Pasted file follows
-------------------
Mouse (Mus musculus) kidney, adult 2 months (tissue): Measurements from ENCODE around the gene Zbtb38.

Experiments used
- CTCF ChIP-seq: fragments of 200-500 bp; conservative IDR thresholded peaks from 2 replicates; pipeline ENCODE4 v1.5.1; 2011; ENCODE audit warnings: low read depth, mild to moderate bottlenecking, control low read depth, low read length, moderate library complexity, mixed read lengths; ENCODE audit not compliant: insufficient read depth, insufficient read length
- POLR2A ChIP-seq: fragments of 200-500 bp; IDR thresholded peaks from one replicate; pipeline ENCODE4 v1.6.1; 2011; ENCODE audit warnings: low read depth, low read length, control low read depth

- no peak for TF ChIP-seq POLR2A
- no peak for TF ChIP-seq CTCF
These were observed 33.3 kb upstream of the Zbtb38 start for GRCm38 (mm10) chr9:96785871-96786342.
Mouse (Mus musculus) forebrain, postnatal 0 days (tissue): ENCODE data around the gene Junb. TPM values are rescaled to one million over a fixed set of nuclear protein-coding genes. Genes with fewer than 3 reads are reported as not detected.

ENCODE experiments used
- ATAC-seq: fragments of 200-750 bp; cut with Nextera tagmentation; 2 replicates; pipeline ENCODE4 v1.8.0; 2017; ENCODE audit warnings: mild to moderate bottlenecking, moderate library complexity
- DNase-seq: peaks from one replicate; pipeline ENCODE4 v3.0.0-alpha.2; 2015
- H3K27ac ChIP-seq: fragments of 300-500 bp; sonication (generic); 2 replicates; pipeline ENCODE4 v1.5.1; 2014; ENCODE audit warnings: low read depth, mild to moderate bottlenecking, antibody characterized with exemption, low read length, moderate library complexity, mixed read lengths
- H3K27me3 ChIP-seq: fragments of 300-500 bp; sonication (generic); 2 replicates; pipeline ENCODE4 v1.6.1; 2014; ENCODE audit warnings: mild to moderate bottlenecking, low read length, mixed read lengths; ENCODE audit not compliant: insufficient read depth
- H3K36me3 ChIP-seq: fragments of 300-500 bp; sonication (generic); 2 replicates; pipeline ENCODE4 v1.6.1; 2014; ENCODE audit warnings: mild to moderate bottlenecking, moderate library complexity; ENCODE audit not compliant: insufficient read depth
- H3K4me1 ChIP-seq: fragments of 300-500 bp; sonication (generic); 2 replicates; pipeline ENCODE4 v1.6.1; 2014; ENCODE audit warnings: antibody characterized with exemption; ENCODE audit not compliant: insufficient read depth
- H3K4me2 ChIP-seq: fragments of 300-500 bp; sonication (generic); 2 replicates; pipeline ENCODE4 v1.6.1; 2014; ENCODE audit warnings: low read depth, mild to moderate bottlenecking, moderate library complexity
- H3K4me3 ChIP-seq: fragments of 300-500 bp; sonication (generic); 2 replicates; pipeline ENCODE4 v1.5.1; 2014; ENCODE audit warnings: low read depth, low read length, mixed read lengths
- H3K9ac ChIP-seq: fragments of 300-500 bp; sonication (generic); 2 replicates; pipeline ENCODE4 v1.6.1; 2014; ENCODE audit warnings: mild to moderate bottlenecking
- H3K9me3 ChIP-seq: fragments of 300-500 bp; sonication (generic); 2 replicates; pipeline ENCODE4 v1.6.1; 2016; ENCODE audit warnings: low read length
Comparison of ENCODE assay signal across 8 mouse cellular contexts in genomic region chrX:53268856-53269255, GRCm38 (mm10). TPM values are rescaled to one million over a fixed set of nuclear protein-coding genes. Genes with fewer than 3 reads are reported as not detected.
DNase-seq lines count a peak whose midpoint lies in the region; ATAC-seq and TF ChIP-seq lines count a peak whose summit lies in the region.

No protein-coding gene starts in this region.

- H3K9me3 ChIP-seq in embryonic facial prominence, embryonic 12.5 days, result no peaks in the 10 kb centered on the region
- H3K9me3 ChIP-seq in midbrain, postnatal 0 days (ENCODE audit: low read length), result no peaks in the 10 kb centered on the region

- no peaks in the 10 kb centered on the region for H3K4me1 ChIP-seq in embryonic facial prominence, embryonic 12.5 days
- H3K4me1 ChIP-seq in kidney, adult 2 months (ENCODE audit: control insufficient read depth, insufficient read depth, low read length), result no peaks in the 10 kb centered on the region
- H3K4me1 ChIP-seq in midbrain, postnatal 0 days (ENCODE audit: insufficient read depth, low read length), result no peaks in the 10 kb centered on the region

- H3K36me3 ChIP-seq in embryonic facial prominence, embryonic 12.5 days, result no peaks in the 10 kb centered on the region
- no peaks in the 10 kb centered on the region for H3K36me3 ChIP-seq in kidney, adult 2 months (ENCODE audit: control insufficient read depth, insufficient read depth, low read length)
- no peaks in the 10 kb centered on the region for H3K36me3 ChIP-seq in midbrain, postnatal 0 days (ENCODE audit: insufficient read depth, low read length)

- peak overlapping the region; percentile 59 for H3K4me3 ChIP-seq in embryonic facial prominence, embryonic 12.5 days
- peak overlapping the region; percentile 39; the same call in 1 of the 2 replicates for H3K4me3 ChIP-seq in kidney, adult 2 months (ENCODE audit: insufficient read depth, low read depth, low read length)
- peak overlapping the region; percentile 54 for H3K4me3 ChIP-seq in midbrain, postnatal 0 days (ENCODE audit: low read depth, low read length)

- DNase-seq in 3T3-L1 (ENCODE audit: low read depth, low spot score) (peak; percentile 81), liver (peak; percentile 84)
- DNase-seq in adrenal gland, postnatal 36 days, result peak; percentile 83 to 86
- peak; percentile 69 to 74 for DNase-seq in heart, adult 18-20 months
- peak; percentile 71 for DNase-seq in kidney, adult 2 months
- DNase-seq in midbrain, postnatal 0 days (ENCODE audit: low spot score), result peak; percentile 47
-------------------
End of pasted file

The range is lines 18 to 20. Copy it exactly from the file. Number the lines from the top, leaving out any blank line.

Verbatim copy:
- H3K9ac ChIP-seq: fragments of 300-500 bp; sonication (generic); 2 replicates; pipeline ENCODE4 v1.6.1; 2014; ENCODE audit warnings: mild to moderate bottlenecking
- H3K9me3 ChIP-seq: fragments of 300-500 bp; sonication (generic); 2 replicates; pipeline ENCODE4 v1.6.1; 2016; ENCODE audit warnings: low read length
Comparison of ENCODE assay signal across 8 mouse cellular contexts in genomic region chrX:53268856-53269255, GRCm38 (mm10). TPM values are rescaled to one million over a fixed set of nuclear protein-coding genes. Genes with fewer than 3 reads are reported as not detected.